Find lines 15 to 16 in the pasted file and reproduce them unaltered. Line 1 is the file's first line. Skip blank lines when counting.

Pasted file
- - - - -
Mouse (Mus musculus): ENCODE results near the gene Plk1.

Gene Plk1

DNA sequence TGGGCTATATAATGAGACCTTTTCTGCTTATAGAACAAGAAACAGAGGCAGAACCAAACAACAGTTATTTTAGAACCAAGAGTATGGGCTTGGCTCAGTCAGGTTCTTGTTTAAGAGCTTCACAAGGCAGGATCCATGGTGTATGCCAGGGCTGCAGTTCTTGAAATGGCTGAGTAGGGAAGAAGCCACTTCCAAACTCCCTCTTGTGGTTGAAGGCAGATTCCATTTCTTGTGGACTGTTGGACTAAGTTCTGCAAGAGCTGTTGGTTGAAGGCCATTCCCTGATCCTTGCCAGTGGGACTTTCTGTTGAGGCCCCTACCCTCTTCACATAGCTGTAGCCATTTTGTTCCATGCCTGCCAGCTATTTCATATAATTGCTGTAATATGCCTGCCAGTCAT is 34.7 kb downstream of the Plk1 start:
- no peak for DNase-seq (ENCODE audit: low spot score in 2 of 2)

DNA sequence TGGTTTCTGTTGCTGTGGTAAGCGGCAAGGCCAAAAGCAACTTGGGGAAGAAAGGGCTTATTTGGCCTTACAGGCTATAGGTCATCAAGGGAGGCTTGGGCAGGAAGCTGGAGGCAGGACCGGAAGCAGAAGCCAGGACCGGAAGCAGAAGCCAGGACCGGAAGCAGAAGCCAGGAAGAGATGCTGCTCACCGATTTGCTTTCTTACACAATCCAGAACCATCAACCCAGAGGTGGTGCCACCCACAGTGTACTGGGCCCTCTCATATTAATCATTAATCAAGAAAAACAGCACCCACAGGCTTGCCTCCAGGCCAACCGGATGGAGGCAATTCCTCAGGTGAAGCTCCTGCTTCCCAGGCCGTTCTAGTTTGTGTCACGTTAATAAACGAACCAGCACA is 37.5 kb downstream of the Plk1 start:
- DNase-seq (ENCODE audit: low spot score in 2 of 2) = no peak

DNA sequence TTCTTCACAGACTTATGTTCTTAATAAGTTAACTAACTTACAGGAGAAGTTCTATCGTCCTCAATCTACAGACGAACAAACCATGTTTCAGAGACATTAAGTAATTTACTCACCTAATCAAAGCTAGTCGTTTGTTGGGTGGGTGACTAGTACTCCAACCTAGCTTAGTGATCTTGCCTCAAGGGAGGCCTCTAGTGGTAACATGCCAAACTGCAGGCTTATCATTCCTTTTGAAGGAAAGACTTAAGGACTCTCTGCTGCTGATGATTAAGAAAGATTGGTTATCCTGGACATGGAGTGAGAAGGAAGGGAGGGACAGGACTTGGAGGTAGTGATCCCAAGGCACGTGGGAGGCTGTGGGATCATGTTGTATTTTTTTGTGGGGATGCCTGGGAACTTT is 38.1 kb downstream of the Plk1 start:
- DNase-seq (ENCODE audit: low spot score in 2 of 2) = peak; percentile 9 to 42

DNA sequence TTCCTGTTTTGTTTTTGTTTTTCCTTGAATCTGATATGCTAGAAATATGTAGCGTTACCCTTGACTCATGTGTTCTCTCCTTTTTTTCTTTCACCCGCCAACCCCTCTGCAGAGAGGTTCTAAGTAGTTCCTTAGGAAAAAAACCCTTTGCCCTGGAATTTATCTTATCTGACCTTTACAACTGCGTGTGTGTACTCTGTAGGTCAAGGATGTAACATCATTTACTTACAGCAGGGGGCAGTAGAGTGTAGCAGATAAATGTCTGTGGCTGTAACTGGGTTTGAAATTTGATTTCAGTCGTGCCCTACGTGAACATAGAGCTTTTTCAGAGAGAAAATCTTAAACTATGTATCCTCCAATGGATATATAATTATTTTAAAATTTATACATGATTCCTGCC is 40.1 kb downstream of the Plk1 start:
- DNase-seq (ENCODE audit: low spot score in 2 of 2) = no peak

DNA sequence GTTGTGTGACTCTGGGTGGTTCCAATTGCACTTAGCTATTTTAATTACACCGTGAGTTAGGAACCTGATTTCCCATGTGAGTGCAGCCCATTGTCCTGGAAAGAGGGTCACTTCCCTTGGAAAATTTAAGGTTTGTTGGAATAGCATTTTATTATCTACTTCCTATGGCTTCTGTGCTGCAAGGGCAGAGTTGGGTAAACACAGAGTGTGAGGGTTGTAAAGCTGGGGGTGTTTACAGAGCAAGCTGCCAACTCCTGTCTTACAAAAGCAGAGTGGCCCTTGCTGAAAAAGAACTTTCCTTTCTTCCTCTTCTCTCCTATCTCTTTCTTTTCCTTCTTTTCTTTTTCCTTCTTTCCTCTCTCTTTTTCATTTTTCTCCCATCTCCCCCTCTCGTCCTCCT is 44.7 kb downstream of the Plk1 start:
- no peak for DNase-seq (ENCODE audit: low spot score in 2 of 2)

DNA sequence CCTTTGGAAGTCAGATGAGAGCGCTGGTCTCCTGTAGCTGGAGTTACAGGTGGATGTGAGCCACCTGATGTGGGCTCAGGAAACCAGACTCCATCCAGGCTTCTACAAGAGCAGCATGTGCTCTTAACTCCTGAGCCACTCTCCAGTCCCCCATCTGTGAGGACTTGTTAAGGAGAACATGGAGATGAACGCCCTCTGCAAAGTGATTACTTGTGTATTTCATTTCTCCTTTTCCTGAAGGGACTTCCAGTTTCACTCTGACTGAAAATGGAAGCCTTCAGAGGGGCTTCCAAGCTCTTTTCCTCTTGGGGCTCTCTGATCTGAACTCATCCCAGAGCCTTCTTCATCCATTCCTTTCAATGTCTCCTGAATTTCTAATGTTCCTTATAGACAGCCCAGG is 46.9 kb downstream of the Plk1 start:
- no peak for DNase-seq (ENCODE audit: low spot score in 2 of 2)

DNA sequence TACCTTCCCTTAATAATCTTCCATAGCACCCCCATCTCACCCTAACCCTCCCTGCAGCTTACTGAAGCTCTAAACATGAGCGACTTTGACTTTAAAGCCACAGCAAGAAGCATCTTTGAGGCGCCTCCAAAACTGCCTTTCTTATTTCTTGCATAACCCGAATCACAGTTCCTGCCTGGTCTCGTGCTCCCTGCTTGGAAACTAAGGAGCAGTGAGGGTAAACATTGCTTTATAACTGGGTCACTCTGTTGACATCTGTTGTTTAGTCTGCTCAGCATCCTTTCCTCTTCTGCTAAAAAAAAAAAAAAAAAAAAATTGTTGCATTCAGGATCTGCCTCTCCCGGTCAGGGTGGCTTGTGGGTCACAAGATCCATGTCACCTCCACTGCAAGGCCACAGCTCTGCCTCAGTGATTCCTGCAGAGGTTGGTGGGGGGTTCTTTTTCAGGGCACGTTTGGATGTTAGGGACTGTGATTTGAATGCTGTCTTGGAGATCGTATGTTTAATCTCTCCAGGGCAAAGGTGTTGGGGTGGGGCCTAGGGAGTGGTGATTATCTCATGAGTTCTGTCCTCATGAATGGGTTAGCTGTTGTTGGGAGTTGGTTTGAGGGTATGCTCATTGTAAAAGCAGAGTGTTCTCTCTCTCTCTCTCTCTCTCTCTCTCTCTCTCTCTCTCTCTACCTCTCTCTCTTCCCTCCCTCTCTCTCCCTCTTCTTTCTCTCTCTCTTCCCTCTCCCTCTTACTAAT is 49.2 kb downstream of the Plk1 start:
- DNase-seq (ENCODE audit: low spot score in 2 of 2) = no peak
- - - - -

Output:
DNA sequence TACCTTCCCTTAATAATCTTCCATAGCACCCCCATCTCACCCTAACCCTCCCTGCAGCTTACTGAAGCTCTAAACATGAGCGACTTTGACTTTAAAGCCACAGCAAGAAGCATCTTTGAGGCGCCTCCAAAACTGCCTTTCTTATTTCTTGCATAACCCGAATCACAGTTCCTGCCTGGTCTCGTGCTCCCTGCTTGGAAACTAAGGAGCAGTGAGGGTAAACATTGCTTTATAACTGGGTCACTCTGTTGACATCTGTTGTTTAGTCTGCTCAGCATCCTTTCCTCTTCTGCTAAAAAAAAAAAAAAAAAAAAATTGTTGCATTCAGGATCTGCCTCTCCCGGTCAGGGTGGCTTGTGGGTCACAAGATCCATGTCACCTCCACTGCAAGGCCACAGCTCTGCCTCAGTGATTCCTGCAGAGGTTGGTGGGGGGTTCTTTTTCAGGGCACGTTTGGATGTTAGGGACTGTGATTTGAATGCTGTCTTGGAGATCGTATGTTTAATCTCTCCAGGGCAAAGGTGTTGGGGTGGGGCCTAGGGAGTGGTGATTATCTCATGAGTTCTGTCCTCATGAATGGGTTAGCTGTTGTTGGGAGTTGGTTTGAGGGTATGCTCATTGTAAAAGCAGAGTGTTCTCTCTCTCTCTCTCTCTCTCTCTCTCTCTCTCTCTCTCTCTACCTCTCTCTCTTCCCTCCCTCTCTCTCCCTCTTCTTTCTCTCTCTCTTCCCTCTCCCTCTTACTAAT is 49.2 kb downstream of the Plk1 start:
- DNase-seq (ENCODE audit: low spot score in 2 of 2) = no peak